Carol was invited to speak at the China-Britain Trade Expo in 2018. She shared how enterprises promoted themselves beyond WeChat and how they built their brand images through comprehensive/omni-channel marketing in China.


More than offering Asian companies a suitable advertising agency, Carol also wanted to change certain industry norms: “Many advertising agencies demand that their staff work days and nights. If no agency, client or staff made a change, this practice would only perpetuate. I want my agency to set an example and enable my staff to achieve a real work-life balance.”

With Brexit and the pandemic looming over the UK, Carol is thankful that her business has not been significantly affected. But the EU’s tariffs on UK enterprises may cause some of her clients to leave the UK. Also, the pandemic is invariably impacting every industry to different degrees. Carol thought that, if she cannot change the situation, her only choice is to adapt: “Say, when we cannot organise events during the pandemic, we shift to doing more online and social media promotions. We also conduct digital marketing courses for organisations on demand, to help those affected by the pandemic to find employment and do what we can for the community.”


Carol loves giving back to her alma mater and paying it forward to CUHK students. In 2017 she invited 20 Global Business Studies students to visit Conms8’s office in London and introduced them to the British advertising industry.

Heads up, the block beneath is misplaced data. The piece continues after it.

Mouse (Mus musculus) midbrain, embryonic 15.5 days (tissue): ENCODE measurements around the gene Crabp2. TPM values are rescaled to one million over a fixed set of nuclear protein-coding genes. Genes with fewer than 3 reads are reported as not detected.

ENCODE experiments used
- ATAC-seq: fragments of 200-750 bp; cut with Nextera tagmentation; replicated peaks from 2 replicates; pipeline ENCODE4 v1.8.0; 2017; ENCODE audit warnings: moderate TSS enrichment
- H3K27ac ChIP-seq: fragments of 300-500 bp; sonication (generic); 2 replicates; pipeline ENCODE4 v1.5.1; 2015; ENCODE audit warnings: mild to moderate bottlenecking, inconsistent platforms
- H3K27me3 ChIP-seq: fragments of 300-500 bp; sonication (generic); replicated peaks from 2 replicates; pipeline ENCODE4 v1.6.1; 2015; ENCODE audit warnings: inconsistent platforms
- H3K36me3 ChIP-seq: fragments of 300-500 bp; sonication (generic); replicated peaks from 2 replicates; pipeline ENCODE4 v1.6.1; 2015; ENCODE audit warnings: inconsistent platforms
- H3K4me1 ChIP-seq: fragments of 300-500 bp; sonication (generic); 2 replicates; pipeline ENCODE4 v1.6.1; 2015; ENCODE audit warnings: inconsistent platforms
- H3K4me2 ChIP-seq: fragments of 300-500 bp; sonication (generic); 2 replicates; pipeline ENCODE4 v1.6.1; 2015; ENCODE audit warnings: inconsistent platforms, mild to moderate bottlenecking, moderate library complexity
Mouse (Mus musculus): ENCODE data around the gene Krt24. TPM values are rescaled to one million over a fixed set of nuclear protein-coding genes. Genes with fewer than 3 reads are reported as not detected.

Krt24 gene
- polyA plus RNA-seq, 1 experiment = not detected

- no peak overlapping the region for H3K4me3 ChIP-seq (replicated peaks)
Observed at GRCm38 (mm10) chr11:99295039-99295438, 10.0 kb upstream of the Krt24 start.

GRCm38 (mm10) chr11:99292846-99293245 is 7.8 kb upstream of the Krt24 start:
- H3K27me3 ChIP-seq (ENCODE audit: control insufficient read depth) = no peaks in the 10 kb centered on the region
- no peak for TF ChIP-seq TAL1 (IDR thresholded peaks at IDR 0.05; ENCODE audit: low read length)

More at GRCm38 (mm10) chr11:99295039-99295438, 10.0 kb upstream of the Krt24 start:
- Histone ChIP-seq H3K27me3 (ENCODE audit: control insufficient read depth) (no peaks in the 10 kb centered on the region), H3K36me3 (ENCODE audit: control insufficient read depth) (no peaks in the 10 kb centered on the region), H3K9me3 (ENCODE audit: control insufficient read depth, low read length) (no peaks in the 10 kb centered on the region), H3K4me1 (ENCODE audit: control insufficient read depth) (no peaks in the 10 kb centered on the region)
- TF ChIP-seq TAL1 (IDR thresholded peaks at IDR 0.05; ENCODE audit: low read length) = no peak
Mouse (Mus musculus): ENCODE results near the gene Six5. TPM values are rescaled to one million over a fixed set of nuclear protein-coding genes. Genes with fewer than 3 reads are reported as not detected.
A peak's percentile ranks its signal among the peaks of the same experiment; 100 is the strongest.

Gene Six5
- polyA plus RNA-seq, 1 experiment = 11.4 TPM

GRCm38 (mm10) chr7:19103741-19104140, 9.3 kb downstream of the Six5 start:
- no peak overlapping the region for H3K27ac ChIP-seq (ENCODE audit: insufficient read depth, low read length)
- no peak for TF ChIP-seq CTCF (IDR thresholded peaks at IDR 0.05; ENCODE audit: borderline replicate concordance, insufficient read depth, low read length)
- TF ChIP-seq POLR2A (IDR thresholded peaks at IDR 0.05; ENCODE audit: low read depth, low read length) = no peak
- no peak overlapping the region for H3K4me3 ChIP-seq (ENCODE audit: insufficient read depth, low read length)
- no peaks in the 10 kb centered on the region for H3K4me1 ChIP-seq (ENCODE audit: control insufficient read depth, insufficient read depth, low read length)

Carol said that living in the UK demands many adjustments, and those planning to relocate there must consider all factors. For example, it is best to visit the UK during the winter to determine whether the weather is palatable. Also, hiring a foreign helper/nanny in the UK can cost a lot a month. Consequently, parents without grandparents to lean on will find it hard to take care of their children. Carol was grateful that her husband and her colleagues were all very supportive. This allowed her to live the life of a “mumtrepreneur”.

Looking back at the hurdles she overcame in the UK, Carol likened herself to a ball of clay: “It is playful, the core is hard with character, but the outside is malleable and adaptable to new surroundings.”


Carol firmly believes in the importance of a work-life balance. The support of her husband and colleagues has been instrumental in enabling her to focus on both her career and her family.